Lung function tests measure how well your child’s lungs are working. A test called spirometry measures how much and how fast air can move out of your child’s lungs.
Spirometry can help:
Often no preparation is needed. If your child has asthma, ask the healthcare provider if your child needs to stop using asthma medicine before the test. Follow the provider’s instructions about eating and drinking before your child’s test.
Your child will breathe into a mouthpiece that is connected to an instrument called a spirometer. The spirometer measures the volume of air that your child can force out of his lungs in 1 second after having inhaled as much air as he can. Your child will be asked to hold the mouthpiece tightly with his lips, breathe in as much air as possible, and then blow out as hard as he can into the spirometer until his lungs feel completely empty. The amount of air your child can force out in the first second is called forced expiratory volume, or FEV1. The total amount of air your child can force out is called forced vital capacity.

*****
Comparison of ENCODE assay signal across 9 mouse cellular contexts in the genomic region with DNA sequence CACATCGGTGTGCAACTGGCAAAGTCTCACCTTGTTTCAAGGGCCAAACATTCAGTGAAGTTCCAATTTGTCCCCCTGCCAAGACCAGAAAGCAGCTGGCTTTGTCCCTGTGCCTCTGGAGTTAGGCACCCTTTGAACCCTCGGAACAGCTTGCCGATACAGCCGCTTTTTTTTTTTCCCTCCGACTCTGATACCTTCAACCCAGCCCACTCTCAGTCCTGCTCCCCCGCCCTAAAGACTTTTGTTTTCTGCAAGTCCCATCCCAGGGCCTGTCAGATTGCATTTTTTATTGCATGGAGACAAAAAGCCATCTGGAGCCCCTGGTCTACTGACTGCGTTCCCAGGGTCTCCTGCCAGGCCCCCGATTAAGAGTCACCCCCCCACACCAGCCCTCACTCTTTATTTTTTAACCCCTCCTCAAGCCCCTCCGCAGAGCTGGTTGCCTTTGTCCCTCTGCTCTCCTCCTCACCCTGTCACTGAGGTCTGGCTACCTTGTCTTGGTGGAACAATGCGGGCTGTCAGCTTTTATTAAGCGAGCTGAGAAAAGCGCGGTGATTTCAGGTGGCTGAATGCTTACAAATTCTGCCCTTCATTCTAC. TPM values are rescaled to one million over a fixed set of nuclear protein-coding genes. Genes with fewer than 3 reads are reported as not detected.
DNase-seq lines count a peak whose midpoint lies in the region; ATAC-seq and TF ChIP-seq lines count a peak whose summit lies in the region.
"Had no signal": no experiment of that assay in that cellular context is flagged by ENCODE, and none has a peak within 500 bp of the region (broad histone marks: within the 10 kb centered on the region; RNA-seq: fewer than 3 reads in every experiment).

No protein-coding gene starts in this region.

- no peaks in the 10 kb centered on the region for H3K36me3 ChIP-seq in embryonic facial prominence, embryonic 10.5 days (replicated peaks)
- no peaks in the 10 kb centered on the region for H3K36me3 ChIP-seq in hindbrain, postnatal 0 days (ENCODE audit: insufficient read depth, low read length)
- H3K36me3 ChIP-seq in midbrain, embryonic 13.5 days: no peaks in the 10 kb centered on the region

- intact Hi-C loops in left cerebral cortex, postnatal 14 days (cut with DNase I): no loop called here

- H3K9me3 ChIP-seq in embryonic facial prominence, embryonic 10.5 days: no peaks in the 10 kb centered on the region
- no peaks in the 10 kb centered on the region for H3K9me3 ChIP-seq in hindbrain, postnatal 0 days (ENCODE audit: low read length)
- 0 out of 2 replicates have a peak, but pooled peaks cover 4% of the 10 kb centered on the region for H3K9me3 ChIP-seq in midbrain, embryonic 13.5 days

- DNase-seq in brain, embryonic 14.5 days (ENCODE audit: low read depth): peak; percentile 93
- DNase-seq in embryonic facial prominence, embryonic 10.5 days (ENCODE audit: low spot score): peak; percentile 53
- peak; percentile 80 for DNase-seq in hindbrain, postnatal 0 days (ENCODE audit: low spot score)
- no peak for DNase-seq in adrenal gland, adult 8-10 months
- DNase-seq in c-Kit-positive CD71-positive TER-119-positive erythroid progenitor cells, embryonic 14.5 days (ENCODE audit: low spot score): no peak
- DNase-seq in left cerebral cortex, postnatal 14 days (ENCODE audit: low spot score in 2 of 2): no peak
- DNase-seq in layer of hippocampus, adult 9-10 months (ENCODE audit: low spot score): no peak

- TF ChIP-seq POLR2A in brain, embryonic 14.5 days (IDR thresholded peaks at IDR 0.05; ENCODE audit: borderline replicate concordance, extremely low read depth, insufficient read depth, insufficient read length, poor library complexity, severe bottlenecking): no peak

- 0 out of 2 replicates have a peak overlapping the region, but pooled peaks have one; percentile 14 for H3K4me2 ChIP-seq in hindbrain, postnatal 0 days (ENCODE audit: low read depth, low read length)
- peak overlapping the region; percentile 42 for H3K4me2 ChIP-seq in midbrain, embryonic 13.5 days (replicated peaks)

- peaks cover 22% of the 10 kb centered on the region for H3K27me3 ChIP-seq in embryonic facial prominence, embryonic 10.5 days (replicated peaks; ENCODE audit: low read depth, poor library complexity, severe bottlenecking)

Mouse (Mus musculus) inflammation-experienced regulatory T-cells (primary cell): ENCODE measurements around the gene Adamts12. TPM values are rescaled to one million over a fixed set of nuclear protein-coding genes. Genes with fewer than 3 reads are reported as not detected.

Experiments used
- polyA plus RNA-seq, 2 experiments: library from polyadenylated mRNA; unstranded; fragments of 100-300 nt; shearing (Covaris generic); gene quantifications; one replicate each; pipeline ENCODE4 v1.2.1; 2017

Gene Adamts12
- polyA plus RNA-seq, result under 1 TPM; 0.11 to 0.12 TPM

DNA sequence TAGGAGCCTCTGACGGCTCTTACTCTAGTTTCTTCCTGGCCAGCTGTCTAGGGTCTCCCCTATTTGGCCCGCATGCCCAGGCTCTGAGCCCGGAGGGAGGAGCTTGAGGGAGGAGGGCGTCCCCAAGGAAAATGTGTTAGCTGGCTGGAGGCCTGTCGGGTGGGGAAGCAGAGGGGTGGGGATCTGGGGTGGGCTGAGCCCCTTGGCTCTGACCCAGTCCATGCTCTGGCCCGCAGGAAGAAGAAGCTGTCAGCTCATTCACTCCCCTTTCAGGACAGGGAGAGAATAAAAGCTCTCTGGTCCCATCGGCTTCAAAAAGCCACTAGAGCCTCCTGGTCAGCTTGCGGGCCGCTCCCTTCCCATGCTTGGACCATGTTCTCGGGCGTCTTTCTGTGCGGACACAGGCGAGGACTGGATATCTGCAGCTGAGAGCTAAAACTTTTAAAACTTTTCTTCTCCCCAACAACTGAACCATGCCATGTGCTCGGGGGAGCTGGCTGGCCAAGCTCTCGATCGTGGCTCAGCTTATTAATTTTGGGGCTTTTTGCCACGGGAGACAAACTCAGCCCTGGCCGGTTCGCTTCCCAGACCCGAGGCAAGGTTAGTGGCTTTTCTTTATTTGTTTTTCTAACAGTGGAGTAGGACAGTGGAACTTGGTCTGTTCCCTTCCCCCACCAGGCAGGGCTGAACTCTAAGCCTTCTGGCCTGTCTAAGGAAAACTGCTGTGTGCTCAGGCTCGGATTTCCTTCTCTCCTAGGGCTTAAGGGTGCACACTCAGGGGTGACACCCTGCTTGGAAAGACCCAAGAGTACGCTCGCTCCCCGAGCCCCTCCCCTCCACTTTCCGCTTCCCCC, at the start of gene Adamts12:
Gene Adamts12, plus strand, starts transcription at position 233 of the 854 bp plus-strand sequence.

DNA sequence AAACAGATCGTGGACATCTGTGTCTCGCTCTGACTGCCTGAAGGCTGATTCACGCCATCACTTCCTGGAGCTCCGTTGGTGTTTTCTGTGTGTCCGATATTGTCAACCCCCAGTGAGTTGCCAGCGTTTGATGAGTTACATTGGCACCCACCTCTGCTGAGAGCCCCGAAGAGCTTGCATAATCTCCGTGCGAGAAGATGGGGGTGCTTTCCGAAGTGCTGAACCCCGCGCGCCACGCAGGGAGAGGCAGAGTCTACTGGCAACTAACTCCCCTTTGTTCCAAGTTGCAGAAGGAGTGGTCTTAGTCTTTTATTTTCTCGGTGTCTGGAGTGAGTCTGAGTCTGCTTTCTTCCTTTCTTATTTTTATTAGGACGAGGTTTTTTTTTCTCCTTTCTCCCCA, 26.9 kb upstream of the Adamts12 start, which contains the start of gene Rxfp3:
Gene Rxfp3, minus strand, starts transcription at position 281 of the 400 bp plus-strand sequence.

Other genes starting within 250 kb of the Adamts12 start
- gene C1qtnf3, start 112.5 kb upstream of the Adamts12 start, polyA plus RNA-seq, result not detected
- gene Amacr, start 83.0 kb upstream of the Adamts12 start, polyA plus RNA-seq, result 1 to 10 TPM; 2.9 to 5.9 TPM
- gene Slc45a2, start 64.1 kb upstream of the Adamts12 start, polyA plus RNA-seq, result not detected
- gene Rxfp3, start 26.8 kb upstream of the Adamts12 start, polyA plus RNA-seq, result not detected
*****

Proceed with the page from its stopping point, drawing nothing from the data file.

The test is not painful, and your child will have time to rest between tests. The test may be repeated 2 or more times.
Ask your child’s healthcare provider when and how you will get the test results.
The test results help your child’s healthcare provider know how well your child’s lungs are working. If the test results are not normal, this test can help your child’s healthcare provider determine what kind of lung disease your child may have and how severe it is.
Ask your child’s healthcare provider any questions you have about your child’s test results.
Test results are only one part of a larger picture that takes into account your child’s medical history and current health. Sometimes a test needs to be repeated to check the first result. Talk to your healthcare provider about your child’s results and ask questions, such as: